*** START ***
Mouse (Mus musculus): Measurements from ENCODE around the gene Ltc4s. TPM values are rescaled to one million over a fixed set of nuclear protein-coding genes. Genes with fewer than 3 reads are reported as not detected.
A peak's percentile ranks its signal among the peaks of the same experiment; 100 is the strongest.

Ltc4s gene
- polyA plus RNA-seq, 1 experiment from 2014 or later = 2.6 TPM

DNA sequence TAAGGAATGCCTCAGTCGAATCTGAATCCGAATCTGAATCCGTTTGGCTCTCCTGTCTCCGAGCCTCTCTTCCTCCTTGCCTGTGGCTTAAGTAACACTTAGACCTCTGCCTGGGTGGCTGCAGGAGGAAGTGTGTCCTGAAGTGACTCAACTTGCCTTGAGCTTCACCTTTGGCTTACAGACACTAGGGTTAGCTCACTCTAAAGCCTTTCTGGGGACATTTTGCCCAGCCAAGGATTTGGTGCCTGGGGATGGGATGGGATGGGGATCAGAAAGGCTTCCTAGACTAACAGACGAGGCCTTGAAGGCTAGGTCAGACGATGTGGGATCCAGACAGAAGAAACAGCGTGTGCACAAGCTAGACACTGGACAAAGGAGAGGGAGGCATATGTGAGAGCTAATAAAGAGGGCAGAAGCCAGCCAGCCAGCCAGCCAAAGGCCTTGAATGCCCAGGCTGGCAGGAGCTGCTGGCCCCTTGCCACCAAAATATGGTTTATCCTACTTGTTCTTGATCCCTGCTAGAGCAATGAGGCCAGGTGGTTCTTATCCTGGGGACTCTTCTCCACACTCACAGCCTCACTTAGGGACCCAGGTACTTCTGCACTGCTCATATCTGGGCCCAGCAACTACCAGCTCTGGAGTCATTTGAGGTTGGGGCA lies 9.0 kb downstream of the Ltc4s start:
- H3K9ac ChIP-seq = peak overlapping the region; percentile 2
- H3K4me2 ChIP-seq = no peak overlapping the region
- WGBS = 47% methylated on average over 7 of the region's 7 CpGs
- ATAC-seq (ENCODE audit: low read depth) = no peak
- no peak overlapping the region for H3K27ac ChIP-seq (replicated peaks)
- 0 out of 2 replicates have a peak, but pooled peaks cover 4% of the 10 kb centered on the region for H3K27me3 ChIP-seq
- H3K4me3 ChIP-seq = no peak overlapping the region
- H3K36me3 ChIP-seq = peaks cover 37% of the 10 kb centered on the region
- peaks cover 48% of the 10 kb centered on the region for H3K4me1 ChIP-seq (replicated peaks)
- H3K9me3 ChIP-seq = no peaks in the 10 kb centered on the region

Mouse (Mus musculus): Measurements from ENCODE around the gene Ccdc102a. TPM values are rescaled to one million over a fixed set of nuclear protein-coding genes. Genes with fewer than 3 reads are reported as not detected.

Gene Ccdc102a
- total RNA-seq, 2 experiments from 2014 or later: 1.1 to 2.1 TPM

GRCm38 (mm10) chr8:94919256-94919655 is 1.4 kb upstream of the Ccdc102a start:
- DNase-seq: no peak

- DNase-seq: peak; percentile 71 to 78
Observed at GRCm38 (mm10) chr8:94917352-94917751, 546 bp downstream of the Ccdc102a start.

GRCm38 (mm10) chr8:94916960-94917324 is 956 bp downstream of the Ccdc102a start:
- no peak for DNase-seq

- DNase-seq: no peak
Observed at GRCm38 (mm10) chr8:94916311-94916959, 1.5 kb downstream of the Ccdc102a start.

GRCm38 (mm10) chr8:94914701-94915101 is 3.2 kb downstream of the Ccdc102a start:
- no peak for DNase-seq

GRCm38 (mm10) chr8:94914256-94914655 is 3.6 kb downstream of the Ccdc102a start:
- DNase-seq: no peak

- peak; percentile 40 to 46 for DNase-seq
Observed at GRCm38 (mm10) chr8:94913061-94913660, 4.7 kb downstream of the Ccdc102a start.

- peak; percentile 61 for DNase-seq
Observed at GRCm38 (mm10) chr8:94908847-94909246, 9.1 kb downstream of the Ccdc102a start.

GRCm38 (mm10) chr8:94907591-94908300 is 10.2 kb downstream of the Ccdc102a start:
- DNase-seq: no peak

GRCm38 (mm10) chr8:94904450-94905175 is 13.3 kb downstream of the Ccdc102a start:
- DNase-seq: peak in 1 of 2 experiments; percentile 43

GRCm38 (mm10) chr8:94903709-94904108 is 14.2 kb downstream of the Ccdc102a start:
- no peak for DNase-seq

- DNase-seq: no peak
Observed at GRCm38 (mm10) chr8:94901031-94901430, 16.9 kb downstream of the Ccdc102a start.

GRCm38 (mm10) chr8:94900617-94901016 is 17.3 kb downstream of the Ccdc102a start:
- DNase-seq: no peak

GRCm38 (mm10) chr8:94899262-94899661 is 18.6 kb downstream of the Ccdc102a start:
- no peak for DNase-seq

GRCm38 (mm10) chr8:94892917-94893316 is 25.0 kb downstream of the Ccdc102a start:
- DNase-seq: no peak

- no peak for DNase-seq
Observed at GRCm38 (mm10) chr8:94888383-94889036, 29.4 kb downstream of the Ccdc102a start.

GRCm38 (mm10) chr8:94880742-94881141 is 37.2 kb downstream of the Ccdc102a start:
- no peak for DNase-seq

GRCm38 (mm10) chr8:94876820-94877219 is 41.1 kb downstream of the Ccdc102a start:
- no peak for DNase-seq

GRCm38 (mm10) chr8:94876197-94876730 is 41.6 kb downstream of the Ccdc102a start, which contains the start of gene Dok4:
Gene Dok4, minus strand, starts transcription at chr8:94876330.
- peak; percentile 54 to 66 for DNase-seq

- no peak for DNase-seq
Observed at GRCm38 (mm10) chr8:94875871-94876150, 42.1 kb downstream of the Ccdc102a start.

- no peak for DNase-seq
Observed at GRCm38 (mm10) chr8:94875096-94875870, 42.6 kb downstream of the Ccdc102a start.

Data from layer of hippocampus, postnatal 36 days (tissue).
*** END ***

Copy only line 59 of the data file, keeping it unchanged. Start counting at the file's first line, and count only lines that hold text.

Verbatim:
Observed at GRCm38 (mm10) chr8:94875871-94876150, 42.1 kb downstream of the Ccdc102a start.